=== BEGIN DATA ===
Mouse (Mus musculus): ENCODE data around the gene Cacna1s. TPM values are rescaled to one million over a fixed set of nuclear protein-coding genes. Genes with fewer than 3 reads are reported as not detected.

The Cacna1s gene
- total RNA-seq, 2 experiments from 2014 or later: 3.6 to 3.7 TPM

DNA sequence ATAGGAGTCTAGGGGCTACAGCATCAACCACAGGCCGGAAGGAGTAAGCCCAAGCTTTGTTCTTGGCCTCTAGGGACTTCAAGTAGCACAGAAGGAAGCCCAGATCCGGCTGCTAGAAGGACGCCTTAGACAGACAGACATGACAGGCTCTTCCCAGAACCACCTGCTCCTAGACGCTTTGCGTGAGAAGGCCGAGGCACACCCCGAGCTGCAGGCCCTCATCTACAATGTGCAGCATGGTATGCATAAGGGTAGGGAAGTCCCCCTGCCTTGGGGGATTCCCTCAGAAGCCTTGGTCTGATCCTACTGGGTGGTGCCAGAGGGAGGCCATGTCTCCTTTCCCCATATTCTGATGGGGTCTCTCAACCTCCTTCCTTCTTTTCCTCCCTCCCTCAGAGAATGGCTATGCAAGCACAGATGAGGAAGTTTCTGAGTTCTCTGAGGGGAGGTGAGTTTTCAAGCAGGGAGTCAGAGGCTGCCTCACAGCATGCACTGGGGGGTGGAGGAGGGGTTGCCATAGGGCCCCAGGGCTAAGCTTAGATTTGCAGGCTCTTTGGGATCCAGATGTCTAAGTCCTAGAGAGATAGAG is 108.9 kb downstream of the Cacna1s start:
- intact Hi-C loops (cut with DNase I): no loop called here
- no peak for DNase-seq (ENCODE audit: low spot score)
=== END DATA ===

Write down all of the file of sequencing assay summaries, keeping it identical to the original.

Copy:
Mouse (Mus musculus): ENCODE data around the gene Cacna1s. TPM values are rescaled to one million over a fixed set of nuclear protein-coding genes. Genes with fewer than 3 reads are reported as not detected.

The Cacna1s gene
- total RNA-seq, 2 experiments from 2014 or later: 3.6 to 3.7 TPM

DNA sequence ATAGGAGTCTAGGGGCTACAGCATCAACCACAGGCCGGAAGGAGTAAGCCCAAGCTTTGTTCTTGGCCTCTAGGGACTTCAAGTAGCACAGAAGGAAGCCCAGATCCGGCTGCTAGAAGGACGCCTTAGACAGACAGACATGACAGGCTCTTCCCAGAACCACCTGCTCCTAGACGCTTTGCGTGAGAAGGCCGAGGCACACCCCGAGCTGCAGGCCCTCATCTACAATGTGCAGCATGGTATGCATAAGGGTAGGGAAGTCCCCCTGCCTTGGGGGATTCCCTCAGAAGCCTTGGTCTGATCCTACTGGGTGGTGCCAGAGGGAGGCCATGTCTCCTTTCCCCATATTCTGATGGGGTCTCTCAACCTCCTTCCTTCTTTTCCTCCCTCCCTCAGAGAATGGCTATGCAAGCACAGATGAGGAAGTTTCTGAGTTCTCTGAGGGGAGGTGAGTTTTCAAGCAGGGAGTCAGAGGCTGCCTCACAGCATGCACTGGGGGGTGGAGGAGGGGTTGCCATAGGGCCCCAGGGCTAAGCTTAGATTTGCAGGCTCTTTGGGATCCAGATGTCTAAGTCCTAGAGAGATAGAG is 108.9 kb downstream of the Cacna1s start:
- intact Hi-C loops (cut with DNase I): no loop called here
- no peak for DNase-seq (ENCODE audit: low spot score)